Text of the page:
Opinion » Note

Political Clairvoyance


Voting in Idaho's first closed primary will be history as this edition of Boise Weekly hits stands and oh, to have a crystal ball so that I could write this week' Editor's Note with more relevance on the outcomes of several races. Not to mention that it's difficult to write about the future when it will be the past before it's actually read. As of May 14, the day I sat down to write these words, the election coverage plan at BWHQ was along the lines of our municipal election coverage last November: disperse a team of reporters to file via social media while live blogging the whole shebang at Citydesk. If all goes (went) right, we'll have the night's recap published at boiseweekly.com.

But the details of how we're going to pull off our reporting aren't what I'd want a crystal ball for. Nah, I'm more interested in how a few of the more contentious districts will shake out thanks to reapportionment. Fratricide was the buzz word last week thanks to an Idaho Statesman story detailing how Republican leadership is duking it out among themselves using politics' most powerful tool--money. For the latest news on just how the November races will shape up locally, in addition to news on the presidential race and the so-far low-key races Idaho's two incumbent Congressmen face, visit boiseweekly.com and click on the "Election Coverage Twenty Twelve" bar.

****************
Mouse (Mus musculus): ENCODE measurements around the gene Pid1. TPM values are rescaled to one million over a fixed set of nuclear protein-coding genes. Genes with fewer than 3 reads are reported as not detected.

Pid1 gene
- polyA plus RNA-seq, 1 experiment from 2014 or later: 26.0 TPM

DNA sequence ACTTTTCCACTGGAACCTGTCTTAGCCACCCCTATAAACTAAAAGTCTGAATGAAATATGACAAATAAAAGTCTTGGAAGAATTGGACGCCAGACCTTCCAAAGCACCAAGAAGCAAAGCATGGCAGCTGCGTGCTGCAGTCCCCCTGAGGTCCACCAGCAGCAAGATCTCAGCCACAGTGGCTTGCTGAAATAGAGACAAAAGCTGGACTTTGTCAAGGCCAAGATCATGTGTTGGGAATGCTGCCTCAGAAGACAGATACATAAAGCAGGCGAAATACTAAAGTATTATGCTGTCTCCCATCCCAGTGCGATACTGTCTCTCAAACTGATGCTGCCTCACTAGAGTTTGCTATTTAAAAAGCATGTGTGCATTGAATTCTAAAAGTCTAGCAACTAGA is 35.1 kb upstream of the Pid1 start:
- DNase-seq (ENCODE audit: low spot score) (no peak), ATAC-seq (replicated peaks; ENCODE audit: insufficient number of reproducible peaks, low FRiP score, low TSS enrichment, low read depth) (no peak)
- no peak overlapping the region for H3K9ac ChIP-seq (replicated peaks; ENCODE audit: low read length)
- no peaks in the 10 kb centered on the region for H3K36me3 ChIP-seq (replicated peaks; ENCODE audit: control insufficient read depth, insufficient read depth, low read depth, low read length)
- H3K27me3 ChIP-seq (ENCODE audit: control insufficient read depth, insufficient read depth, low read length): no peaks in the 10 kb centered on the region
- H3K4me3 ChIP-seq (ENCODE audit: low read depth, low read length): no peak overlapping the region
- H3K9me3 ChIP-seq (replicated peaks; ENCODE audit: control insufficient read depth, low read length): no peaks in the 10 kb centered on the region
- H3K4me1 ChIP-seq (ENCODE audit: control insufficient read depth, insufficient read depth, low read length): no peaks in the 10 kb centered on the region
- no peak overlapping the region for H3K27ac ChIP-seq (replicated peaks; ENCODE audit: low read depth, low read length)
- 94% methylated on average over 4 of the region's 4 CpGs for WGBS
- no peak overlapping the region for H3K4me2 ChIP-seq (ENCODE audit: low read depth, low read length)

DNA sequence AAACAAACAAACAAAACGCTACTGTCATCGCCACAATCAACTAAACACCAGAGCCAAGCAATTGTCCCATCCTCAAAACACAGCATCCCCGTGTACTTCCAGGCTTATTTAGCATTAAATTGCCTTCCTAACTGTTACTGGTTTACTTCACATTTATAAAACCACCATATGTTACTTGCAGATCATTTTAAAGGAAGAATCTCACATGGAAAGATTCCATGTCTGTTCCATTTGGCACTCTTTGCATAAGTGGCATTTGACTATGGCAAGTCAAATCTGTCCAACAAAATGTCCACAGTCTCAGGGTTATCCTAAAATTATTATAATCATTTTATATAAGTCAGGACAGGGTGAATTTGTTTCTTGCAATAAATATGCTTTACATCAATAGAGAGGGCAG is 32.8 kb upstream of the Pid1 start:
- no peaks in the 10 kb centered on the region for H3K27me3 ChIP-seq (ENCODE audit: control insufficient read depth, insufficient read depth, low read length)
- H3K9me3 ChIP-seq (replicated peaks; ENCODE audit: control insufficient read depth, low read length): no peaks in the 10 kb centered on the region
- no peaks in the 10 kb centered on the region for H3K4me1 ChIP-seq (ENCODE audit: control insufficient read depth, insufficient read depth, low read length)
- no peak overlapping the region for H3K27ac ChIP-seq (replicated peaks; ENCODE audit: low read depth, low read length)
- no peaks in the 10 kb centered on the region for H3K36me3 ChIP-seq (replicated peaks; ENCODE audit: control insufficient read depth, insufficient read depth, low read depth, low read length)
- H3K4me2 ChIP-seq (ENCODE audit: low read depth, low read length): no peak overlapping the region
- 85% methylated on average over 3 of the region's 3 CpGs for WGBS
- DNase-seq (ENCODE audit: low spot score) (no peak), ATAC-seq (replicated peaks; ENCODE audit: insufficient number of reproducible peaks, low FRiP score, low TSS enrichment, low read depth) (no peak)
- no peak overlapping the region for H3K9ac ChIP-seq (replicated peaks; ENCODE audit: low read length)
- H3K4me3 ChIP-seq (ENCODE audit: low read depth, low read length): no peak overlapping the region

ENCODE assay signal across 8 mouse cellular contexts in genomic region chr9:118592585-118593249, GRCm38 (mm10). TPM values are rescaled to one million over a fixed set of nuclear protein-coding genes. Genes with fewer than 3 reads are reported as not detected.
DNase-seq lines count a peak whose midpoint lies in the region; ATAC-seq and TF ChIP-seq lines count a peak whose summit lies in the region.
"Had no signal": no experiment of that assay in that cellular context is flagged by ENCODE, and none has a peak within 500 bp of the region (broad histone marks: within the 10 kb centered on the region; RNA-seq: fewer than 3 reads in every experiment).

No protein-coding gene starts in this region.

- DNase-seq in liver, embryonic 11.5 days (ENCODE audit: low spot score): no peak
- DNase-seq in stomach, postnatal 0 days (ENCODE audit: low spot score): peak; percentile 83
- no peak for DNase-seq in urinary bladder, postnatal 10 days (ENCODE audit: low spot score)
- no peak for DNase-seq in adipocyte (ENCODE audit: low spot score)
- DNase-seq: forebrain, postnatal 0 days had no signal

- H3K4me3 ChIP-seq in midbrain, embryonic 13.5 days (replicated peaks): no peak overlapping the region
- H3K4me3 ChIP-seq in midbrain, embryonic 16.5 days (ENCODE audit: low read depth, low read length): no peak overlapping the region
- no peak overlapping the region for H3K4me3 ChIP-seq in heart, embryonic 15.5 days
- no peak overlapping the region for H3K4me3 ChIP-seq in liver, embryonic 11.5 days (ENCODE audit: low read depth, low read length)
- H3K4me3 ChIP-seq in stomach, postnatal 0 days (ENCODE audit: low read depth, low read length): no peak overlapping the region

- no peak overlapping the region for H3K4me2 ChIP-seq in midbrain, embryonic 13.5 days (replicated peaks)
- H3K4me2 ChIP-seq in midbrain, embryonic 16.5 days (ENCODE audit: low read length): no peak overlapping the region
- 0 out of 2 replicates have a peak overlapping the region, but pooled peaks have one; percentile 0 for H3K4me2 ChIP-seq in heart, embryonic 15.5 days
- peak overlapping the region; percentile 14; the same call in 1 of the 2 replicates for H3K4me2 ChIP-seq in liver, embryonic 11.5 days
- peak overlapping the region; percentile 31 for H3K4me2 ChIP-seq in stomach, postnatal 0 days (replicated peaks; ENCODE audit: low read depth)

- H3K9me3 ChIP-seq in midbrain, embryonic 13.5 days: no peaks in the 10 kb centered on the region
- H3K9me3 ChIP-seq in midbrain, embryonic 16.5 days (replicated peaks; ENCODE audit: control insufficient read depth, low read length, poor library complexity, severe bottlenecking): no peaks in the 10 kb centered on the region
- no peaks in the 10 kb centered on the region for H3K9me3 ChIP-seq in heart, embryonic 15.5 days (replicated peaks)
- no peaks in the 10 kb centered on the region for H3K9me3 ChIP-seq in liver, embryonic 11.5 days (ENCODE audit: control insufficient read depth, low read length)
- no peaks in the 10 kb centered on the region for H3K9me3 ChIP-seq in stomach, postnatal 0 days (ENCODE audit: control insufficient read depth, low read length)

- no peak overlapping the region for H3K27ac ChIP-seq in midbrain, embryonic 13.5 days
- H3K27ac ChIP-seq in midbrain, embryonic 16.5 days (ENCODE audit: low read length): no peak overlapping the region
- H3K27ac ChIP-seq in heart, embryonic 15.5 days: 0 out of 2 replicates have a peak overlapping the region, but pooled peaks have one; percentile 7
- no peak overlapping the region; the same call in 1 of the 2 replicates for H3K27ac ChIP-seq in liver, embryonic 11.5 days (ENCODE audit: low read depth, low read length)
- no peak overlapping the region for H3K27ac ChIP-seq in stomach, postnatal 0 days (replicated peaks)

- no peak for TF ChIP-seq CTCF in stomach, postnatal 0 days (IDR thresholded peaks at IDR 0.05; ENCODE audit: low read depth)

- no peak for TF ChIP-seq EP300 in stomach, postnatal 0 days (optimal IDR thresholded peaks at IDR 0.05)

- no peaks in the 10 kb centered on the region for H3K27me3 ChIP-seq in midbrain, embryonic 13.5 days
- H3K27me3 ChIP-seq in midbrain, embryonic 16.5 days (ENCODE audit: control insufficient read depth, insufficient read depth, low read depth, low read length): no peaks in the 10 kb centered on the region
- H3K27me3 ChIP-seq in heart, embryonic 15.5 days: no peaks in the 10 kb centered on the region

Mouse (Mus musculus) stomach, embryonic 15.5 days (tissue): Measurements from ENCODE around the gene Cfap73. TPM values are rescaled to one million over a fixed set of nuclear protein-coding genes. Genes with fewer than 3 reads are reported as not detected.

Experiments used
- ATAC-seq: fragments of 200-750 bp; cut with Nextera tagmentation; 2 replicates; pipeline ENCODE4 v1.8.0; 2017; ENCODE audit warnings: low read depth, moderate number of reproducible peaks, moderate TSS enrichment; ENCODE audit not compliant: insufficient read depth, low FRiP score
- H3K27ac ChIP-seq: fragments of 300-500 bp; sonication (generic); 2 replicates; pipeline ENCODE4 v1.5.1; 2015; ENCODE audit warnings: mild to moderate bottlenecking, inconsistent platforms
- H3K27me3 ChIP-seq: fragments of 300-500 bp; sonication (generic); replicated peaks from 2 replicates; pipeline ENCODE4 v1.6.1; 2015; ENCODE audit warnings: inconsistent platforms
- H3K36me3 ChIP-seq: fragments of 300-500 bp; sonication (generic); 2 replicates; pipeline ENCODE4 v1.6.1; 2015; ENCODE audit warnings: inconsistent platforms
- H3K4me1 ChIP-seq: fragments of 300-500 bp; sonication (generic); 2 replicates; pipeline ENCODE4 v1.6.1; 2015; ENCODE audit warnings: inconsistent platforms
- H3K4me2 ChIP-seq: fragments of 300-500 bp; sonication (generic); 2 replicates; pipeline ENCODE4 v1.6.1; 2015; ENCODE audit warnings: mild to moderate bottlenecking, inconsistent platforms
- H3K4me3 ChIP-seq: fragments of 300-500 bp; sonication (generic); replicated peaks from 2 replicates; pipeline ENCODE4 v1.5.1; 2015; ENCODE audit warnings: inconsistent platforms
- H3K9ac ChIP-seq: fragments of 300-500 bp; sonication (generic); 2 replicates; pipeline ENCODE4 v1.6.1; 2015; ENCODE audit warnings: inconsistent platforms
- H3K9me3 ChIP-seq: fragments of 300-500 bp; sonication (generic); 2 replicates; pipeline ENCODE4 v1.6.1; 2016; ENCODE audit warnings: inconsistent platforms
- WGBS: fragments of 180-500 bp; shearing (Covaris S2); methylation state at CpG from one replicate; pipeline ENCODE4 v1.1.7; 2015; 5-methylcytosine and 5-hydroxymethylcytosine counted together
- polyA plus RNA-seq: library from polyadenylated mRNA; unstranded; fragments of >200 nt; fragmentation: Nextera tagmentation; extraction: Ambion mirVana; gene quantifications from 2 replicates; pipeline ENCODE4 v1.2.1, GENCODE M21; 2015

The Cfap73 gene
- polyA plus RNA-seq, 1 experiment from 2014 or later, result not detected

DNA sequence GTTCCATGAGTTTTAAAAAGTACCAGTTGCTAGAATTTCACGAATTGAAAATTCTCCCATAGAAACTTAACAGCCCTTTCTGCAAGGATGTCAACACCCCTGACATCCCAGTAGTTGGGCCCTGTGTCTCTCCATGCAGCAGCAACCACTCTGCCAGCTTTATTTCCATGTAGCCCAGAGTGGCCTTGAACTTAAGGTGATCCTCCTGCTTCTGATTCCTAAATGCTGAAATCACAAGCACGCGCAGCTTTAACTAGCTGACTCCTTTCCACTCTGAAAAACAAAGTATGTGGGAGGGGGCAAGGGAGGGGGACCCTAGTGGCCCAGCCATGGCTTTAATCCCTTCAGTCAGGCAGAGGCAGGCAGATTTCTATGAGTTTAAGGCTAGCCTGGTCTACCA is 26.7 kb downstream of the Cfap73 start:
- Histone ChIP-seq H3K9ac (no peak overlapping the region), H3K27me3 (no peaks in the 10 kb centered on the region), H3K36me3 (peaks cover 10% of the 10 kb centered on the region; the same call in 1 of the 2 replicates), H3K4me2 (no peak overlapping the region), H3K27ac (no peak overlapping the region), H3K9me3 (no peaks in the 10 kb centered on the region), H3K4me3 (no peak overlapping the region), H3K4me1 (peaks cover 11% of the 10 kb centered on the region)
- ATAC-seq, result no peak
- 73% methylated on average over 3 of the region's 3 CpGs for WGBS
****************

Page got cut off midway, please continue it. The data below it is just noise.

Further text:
As for this week's paper, the main feature is a look at IGEM, the governor's long-awaited endorsement of Idaho's tech industry and the state's attempt to mimic USTAR, a similar program in Utah that has been instrumental to that state's tech growth. As reporter Zach Hagadone's story reads: "Idaho may be rich in ideas but turning them into companies is a perennial challenge. Now it's a matter of state policy." Will that make the difference? "The Politechs of Innovation" explores the answer.

In A&E this week, we're hitting you with not one but two arts stories. Same in Screen, where you can read about the first death row inmate exonerated by DNA evidence and the local filmmaker who's making his remarkable journey into a film.